They devoted themselves to the apostles' teaching and to the fellowship, to the breaking of bread and to prayer.

What’s Wrong with This Picture?

On the first day of the Festival of Unleavened Bread, when it was customary to sacrifice the Passover lamb, Jesus’ disciples asked him, “Where do you want us to go and make preparations for you to eat the Passover?” — Mark 14:12

Leonardo Da Vinci’s painting of the Last Supper is one of the most recognized paintings in the world. Painted as a mural on the wall of a church in Milan, Italy in the late fifteenth century, this work of art is renowned the world over for capturing one of the most significant events in the New Testament story of Jesus and His earthly ministry.

The setting for the painting is the evening of the Passover Meal that Jesus shared with His disciples, just before his arrest, trial and crucifixion. At this Passover Seder, Jesus told His followers that He was going to be the Passover Lamb for the whole world and that His life would be poured out as a ransom for the sins of many. He also told them that He would be betrayed by one of His own disciples.

This seminal event in Christianity is still celebrated every time Christians take the Communion Meal. Unfortunately, this wonderful painting of the event is inaccurate in almost every single historical detail! Huh? How is it misleading and inaccurate? Let’s look at the details and see.

  1. The thirteen men in the picture are definitely light skinned, fair haired Europeans dressed in fifteenth century Renaissance clothing. The Jewish Rabbi from the Galilee has been recast into a fifteenth century Renaissance man to fit the image of the prevailing culture!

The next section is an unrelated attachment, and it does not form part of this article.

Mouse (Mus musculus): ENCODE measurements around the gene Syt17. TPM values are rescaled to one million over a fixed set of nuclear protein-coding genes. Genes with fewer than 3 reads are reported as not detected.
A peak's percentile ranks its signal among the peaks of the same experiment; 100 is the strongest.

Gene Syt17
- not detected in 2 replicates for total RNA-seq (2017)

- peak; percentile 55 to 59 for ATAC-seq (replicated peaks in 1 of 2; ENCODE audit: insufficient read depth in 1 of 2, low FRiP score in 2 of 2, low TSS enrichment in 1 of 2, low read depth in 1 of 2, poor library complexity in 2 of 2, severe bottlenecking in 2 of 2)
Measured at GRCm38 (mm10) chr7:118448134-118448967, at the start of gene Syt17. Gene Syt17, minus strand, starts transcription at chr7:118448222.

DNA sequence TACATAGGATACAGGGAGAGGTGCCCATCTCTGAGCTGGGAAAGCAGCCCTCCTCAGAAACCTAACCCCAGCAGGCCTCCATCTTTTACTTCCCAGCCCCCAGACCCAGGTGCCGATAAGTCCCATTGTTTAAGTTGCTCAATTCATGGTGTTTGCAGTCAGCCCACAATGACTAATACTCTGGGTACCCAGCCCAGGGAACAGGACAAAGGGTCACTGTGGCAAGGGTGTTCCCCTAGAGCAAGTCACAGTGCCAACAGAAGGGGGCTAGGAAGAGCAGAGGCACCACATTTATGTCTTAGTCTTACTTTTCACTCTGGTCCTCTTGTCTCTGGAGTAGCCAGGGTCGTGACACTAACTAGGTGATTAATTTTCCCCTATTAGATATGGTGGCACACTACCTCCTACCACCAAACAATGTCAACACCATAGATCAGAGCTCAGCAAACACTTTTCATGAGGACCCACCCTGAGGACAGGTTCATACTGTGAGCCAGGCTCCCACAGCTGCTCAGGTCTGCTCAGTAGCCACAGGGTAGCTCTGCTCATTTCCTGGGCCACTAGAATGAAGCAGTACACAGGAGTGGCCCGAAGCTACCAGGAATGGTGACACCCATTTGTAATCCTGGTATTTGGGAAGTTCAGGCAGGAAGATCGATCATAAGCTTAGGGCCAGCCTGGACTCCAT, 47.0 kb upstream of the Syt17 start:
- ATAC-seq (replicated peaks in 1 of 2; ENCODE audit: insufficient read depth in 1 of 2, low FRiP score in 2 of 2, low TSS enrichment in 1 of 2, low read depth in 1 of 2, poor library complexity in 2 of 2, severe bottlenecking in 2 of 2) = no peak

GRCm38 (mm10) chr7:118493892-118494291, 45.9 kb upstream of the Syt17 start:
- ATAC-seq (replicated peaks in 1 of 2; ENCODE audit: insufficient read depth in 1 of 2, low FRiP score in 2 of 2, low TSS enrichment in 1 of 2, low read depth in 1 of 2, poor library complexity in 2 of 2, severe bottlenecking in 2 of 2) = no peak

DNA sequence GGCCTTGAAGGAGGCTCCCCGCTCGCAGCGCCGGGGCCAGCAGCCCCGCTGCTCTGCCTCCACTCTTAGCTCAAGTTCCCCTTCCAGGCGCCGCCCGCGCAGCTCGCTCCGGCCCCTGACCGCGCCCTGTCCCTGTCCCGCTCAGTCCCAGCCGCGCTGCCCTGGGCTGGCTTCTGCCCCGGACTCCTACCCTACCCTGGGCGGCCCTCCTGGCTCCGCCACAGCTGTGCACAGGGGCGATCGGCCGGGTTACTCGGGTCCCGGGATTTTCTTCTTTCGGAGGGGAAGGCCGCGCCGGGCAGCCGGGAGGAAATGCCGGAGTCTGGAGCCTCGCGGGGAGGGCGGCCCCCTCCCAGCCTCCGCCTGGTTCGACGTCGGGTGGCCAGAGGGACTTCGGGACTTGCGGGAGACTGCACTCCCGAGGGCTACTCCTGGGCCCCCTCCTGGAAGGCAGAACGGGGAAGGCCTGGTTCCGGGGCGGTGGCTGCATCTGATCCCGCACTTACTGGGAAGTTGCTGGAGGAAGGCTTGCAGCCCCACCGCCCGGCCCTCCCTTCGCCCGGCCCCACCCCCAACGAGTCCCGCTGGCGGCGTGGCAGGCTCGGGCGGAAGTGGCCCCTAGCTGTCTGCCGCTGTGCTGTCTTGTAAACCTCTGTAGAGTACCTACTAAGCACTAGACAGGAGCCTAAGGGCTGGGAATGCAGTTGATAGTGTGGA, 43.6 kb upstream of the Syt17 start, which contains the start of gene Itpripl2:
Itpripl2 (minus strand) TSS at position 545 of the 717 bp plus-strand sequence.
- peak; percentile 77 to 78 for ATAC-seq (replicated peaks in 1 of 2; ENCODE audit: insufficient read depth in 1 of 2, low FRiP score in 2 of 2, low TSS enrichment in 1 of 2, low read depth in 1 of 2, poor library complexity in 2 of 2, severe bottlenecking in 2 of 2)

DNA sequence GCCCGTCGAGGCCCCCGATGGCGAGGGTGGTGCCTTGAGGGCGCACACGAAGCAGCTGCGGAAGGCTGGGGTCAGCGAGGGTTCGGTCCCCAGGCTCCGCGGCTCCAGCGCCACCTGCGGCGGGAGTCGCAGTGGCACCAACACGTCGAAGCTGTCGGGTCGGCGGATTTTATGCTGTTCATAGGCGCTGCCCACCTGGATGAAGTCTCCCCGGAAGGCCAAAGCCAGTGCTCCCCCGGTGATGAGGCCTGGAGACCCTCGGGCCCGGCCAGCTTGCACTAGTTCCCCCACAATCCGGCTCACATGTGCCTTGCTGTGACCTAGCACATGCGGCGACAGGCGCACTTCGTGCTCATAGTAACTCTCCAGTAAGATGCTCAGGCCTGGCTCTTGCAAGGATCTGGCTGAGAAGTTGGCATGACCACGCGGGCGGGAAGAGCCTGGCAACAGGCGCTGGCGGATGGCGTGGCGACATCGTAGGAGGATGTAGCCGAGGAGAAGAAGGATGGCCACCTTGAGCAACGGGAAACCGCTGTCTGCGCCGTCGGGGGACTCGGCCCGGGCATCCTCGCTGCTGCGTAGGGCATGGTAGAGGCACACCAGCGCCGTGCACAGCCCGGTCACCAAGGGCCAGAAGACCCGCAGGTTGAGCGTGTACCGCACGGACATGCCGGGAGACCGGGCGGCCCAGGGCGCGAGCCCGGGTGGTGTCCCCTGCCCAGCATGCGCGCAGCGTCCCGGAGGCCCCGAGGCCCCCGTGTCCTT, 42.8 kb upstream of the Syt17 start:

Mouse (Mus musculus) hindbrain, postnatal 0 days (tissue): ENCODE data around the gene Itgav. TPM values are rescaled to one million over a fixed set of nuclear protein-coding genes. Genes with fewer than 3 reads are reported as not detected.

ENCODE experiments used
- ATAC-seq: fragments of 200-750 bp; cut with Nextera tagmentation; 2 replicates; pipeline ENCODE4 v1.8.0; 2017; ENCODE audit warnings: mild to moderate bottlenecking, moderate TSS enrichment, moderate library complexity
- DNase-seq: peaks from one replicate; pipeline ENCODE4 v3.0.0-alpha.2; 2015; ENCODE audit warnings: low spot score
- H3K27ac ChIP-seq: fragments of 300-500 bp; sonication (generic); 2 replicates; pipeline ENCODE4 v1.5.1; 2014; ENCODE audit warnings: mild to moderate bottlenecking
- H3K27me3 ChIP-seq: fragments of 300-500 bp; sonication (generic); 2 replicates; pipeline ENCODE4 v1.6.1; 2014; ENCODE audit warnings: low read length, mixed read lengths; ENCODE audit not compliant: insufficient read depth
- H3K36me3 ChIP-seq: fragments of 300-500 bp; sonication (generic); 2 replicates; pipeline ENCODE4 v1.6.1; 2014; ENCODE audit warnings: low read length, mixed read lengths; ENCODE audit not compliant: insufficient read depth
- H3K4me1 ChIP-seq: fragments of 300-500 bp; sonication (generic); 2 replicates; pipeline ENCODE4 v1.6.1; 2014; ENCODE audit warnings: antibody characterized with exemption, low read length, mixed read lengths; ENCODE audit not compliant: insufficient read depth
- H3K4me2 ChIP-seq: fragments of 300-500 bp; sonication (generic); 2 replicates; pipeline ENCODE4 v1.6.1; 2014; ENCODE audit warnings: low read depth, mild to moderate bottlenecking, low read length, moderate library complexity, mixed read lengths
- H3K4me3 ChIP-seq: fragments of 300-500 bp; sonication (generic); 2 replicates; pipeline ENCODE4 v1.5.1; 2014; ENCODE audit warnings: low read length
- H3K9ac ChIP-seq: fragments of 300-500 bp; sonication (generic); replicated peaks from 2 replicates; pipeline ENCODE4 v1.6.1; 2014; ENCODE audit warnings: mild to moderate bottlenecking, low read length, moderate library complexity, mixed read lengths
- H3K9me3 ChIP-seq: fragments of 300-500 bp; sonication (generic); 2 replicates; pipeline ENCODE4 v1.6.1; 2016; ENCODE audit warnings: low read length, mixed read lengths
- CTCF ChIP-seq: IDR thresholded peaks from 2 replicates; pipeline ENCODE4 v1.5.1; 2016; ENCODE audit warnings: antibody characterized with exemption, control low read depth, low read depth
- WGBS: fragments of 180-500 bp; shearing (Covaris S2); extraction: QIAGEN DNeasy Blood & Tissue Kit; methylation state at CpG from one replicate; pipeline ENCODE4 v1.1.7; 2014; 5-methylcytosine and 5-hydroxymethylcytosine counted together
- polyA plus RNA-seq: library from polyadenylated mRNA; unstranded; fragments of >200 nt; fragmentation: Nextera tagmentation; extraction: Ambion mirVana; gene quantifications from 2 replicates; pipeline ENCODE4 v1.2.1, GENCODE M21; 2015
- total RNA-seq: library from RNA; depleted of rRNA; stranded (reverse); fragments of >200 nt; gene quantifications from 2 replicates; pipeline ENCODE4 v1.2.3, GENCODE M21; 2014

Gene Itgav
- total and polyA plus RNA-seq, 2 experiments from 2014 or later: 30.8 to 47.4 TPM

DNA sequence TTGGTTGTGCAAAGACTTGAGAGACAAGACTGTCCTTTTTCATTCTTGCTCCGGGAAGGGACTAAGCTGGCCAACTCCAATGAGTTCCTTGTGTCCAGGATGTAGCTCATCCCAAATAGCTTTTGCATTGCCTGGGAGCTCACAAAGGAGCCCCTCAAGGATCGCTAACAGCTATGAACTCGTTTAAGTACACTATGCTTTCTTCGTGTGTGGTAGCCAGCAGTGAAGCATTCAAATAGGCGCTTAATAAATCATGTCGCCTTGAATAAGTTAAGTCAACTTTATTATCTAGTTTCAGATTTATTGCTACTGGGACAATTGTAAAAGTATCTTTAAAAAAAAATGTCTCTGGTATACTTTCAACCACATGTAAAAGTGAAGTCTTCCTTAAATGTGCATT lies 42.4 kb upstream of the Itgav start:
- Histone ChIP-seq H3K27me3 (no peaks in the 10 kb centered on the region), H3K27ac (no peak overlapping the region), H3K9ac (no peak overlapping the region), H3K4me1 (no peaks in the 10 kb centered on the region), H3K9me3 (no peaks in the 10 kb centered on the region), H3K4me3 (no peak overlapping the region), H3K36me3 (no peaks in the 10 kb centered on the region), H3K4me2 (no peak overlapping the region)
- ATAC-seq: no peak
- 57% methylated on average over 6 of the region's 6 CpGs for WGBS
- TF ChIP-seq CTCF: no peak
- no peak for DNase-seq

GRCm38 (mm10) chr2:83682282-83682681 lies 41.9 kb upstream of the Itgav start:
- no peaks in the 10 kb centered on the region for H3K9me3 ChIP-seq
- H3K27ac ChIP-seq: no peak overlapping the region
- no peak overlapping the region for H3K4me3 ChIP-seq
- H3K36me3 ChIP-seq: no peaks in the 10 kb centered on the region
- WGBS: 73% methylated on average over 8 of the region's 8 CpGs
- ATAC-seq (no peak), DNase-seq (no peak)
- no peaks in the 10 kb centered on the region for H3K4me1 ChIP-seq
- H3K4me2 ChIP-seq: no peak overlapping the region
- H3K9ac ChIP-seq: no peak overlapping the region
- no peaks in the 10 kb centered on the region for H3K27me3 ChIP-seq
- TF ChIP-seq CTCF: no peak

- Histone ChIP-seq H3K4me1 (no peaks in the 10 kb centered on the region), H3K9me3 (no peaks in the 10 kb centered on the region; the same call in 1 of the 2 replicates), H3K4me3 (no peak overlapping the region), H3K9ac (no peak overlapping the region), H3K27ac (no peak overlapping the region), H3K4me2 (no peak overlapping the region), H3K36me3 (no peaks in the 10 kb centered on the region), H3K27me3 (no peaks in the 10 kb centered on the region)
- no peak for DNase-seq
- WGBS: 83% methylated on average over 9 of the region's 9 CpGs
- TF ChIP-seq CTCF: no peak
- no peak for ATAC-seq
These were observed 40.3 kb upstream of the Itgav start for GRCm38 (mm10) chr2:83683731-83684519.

2. The building in which the meal is being held resembles an Italian Palace with tall walls and multiple corridors. Jesus took the Passover Meal in a small upper room in Jerusalem.
  3. The Passover Meal is always taken in the evening after sundown to replicate the Exodus Story. In Da Vinci’s painting, blue sky and clouds are visible through the windows, making it a midday meal.
  4. The meal for the Passover was always the same; roasted lamb and matza (unleavened bread). In the mural, fish and loaves of leavened bread are on the table! Also, there are crystal glasses of wine on the table. Glass was not used by the Jewish common people and the goblets would have been made of wood or clay.
  5. All the participants of the meal are sitting upright in chairs at a long table with Jesus in the center position. This reflects the fifteenth century custom of having the host or most honored guest in the center position. However, the Jewish custom of Jesus’ time period was to recline on the floor on your left elbow, with pillows for support and dine around a three sided low table called a triclinium. The guest of honor was always placed in the second position from the right end (see picture). A long table and chairs was not part of the seating arrangement during this time period.

The observance of the Passover Meal celebrating God’s great deliverance of His children from the hands of the cruel Pharaoh is the landmark event in Jewish history. Fourteen hundred years after the Passover events took place, Jesus and His Jewish disciples were still celebrating this miraculous event by eating the Passover Meal together (And he said to them, “I have eagerly desired to eat this Passover with you before I suffer. – Luke 22:15). It is regrettable that the Jewish Rabbi Jesus and his disciples have been changed and westernized to the point that we only able to picture them in our present day Gentile culture. Christianity has undeniably Jewish Roots. Jesus, His disciples, and almost all the early believers were Jewish. Today, we don’t even think of Jesus as a Jew – much less consider our faith in light of its rich Jewish heritage. The same mistakes that are in DaVinci’s painting are also mistakes that are being made in modern Christianity. We have westernized and “Gentilized” the Christian faith to the point that we have completely lost sight of its Jewish beginnings. Modern day Christians would do well to learn and know their Jewish roots and heritage and try to understand the Bible based on the culture of the time period in which it was written. The better we know the world of the Bible, the better we will understand the words of the Bible.